The already extant tension between Turkey and the U.S. may become further strained following U.S. President Donald Trump's recent decision to move the U.S. Embassy from Tel Aviv to Jerusalem, experts said.
Earlier last week, Trump pledged to relocate the country's embassy in Israel from Tel Aviv to Jerusalem, a pledge he made during the election campaign.
President Recep Tayyip Erdoğan reiterated Turkey's position on Trump's decision, saying: "Trump's declaration of Jerusalem as the capital of Israel is null and void for us."
The relationship between the two countries does not seem to be evolving toward a better situation in 2018, according to Ali Çınar, president of the U.S.-based Turkish Heritage Organization. "I do not expect either Turkey or Trump to take a step back," Çınar said, despite the two countries being long-time NATO allies.
"Trump's decision about Jerusalem will certainly create more tension between Washington and Ankara," Jana Jabbour, a research associate in Sciences Po and a professor of political science at the University of Saint Joseph, told Daily Sabah.
According to Jabbour, under the leadership of the Justice and Development Party and Erdoğan, Turkey has become one of the main champions of the Palestinian cause and of the causes of the Muslims more generally. Yet, "despite these new tensions, a complete break in the American-Turkish relations is highly unlikely," Jabbour emphasized.
"Turkey has always managed its external relations in a pragmatic way while standing with Muslims and defending the interests of Muslims worldwide. Turkey has kept relations with Western countries. In that sense, Turkey practices split diplomacy – it is one of the rare countries capable of building good relations with antagonistic actors of the international system," Jabbour added.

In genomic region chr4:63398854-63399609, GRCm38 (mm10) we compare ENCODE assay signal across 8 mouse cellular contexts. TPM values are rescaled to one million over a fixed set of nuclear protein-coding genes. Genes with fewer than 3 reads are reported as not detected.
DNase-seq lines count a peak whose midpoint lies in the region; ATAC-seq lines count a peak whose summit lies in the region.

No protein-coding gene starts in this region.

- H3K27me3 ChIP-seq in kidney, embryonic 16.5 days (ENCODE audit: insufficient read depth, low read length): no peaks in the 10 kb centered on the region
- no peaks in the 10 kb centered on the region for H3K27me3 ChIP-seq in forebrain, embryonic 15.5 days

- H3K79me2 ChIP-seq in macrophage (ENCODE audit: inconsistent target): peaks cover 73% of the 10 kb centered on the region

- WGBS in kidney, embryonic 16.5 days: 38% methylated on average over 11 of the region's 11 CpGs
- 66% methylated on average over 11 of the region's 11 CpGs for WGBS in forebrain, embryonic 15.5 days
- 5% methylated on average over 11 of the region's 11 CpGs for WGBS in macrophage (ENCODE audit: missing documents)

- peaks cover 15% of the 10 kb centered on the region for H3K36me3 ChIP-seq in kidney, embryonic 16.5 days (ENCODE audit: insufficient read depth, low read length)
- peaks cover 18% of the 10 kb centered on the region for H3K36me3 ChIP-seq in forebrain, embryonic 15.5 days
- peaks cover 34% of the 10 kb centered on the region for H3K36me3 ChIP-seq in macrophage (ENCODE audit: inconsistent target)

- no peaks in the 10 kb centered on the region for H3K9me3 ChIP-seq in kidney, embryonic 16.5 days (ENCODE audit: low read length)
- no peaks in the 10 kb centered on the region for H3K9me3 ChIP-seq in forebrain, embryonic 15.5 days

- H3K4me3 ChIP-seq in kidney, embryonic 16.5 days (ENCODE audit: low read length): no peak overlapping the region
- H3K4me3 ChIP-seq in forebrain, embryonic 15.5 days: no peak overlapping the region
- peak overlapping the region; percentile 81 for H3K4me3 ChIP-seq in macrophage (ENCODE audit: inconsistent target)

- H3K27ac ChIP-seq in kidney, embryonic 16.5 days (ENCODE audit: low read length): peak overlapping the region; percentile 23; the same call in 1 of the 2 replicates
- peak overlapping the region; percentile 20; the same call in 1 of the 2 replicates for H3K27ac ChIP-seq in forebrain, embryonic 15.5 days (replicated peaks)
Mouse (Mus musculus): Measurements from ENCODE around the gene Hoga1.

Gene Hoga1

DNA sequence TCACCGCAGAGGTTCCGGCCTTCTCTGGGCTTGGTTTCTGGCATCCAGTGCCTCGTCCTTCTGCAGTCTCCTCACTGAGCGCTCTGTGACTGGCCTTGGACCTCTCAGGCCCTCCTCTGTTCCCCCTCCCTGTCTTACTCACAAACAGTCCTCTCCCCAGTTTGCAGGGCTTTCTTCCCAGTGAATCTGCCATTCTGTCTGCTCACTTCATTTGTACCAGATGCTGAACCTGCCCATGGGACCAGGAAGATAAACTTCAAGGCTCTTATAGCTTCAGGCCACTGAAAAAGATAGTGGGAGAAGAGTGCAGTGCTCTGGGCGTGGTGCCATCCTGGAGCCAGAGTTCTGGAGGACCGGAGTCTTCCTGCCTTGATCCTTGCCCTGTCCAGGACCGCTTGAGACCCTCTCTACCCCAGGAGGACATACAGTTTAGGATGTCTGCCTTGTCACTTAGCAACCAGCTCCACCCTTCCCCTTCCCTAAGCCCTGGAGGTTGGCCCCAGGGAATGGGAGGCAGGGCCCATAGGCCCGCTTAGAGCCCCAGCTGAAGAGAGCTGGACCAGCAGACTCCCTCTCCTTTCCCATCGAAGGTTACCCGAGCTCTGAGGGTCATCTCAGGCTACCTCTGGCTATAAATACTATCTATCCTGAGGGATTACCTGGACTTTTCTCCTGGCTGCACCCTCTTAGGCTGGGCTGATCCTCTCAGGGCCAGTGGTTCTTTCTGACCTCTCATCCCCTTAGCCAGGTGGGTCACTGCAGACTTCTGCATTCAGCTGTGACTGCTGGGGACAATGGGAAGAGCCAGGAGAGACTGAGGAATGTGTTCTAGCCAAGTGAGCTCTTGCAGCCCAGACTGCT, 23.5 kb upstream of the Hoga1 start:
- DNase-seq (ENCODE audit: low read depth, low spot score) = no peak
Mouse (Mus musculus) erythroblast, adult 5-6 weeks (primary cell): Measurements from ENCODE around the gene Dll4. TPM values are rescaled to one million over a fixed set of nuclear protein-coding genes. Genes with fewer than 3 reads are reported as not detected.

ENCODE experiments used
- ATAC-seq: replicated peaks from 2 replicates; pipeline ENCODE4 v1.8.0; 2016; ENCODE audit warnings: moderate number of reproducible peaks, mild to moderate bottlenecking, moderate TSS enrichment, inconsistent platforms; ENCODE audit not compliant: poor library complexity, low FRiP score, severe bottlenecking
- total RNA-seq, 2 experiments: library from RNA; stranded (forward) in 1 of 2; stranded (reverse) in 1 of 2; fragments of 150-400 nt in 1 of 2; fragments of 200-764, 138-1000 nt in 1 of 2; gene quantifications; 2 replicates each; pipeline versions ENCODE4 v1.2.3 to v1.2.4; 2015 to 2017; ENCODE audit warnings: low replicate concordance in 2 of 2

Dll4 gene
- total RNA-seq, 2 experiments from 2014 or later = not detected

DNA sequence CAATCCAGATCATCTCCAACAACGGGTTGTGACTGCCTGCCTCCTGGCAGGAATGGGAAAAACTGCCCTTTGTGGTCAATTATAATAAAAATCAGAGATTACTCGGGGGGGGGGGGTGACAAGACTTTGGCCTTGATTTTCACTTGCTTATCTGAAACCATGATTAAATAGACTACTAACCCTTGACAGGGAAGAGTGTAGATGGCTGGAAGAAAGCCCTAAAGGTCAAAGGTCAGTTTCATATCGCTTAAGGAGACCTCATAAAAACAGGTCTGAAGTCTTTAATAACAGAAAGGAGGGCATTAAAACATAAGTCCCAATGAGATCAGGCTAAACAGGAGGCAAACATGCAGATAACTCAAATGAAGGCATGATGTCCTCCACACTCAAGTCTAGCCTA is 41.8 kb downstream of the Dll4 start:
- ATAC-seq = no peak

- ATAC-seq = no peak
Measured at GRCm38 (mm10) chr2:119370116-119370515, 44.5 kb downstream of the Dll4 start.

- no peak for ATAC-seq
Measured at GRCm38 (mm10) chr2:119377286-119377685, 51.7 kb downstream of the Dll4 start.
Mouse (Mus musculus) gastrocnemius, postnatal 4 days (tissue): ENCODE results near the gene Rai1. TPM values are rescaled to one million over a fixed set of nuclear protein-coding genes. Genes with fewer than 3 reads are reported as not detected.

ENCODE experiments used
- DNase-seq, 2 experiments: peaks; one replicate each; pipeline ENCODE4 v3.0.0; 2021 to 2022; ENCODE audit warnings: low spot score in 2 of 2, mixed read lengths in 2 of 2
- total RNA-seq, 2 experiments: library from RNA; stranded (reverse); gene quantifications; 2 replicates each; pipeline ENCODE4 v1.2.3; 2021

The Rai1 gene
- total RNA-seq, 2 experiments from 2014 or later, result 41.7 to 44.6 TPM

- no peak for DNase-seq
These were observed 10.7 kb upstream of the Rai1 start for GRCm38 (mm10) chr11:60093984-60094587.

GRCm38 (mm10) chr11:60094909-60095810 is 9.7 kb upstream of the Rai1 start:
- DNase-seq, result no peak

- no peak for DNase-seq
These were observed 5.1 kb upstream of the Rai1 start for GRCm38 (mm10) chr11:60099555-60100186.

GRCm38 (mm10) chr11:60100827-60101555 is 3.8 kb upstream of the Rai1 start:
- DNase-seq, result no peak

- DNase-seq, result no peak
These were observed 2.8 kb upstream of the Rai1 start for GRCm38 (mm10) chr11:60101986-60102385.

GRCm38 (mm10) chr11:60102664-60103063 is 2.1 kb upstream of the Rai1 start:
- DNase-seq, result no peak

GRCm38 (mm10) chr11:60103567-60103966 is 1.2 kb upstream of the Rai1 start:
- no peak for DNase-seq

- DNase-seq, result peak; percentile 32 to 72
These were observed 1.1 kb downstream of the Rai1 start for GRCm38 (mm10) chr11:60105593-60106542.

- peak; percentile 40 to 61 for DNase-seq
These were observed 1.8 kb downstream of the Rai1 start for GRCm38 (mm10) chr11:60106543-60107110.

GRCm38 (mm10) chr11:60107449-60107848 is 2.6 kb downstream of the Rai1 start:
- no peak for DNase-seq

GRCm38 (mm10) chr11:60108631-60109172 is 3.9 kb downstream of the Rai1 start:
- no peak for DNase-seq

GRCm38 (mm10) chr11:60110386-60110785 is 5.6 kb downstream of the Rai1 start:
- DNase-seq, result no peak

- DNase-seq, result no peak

"There is the pressure from not only Turkey but also other NATO allies, and Turkey will do whatever it can against this decision in an international realm," Çınar said regarding Turkey's determination.
"For us, declaring [Jerusalem] as the Israeli capital and relocating the embassy there has no validity," Erdoğan said Sunday, adding that all diplomatic steps will be taken on the international stage to show that the unilateral decision cannot be accepted.
Turkish-U.S. relations are the worst they have been for a decade. The presence of Gülenist Terror Group (FETÖ) leader Fetullah Gülen in Pennsylvania remains a problematic issue, especially after the bloody July 15, 2016 coup attempt blamed on FETÖ.
FETÖ is accused of being behind a long-running campaign to overthrow the Turkish state through infiltration of state institutions, particularly the military, police and the judiciary, ultimately leading to the July 15 coup attempt last year. During the coup attempt, 249 people died and more than 2,500 others were wounded.
U.S. authorities have yet to take steps to extradite Gülen, who has lived in self-imposed exile since 1999 in the foothills of the Pocono Mountains in rural Pennsylvania.
Regarding the possibility of reconciliation, Çınar emphasized the importance of bilateral dialogue despite not seeing a high possibility for any compromises from either side. "If the implement of the decision would be extended over time, then there might be a chance to soften relations," Çınar added.